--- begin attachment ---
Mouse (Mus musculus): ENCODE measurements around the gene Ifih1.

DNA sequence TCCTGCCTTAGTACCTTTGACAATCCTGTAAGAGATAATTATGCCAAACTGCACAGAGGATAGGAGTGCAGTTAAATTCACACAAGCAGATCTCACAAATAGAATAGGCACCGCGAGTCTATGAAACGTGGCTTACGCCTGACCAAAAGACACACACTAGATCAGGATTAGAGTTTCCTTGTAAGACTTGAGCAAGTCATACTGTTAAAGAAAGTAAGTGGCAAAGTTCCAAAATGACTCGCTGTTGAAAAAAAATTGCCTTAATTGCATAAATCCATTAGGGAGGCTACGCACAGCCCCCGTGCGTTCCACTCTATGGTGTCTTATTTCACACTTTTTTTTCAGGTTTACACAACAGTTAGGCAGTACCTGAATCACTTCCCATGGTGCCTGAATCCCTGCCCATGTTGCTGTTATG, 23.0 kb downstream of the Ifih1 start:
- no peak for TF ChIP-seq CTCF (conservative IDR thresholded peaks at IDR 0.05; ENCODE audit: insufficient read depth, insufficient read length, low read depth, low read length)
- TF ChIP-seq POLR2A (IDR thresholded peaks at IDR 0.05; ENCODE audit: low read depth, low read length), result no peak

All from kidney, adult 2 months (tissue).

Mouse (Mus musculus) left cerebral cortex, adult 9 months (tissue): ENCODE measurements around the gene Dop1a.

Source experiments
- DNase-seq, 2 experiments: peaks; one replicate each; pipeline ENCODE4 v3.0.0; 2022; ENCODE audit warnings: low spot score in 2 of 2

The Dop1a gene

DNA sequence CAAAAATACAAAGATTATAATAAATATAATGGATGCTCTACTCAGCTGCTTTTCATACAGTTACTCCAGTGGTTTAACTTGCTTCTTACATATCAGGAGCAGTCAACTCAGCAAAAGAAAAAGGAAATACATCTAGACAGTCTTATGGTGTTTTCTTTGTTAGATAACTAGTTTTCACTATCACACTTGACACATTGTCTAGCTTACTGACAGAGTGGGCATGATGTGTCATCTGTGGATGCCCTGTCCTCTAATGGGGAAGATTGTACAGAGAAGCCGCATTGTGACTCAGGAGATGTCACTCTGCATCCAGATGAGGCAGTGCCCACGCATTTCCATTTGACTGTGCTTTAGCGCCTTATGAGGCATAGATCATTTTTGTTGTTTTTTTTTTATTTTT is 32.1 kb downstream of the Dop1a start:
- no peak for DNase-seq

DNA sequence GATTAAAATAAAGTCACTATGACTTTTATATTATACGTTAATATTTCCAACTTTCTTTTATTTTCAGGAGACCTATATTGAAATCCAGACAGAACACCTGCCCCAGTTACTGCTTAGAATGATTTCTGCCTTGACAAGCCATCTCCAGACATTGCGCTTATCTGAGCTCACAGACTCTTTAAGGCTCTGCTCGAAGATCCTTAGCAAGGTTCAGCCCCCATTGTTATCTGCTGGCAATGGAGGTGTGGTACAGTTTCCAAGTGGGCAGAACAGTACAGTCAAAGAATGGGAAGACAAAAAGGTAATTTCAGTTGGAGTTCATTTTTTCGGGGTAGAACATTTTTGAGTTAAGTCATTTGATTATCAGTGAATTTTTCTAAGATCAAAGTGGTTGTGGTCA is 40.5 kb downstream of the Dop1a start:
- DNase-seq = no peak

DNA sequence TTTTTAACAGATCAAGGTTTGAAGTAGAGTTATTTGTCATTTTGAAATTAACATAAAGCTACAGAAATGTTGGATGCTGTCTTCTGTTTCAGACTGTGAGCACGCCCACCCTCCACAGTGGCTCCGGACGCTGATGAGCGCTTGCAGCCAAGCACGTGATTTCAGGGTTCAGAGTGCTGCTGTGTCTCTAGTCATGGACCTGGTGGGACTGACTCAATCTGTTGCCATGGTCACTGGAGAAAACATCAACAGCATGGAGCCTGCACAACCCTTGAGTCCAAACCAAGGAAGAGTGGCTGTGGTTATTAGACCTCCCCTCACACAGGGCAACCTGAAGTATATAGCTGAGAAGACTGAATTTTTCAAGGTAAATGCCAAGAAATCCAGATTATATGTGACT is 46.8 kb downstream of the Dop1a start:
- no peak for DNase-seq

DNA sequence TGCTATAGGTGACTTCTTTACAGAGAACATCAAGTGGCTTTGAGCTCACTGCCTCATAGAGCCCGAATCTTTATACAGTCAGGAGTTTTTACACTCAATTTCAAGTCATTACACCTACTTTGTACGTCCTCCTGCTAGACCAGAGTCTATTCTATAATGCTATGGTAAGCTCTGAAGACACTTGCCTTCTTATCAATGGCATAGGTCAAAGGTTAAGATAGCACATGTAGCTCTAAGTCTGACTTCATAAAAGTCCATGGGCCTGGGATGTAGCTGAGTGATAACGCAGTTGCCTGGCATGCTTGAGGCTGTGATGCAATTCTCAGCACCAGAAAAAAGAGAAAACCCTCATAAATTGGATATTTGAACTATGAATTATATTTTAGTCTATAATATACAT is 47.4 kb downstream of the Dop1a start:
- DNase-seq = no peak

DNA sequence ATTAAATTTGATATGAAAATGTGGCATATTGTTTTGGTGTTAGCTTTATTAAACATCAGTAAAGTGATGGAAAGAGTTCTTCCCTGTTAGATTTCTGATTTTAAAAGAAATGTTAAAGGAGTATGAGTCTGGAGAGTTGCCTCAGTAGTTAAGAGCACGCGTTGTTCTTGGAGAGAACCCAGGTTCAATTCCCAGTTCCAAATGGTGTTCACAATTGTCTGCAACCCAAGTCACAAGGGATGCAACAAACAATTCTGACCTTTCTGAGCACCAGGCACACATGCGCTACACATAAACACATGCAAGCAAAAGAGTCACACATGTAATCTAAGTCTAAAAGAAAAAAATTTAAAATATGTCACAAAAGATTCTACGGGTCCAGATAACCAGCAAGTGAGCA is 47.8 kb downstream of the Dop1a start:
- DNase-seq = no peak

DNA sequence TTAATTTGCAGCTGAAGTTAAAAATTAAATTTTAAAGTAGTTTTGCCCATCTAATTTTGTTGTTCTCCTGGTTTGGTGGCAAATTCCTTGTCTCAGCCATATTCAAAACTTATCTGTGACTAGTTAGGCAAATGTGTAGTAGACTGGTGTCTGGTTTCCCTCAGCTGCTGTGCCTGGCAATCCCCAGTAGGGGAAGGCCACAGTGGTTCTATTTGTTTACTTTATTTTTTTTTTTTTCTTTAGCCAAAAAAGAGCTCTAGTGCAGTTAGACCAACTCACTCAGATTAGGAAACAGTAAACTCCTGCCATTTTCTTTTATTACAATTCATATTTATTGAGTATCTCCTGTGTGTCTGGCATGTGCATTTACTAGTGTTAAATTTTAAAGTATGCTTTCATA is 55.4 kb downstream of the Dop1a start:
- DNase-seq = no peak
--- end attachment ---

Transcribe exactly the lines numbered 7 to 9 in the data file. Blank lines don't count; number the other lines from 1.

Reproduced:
Source experiments
- DNase-seq, 2 experiments: peaks; one replicate each; pipeline ENCODE4 v3.0.0; 2022; ENCODE audit warnings: low spot score in 2 of 2

The Dop1a gene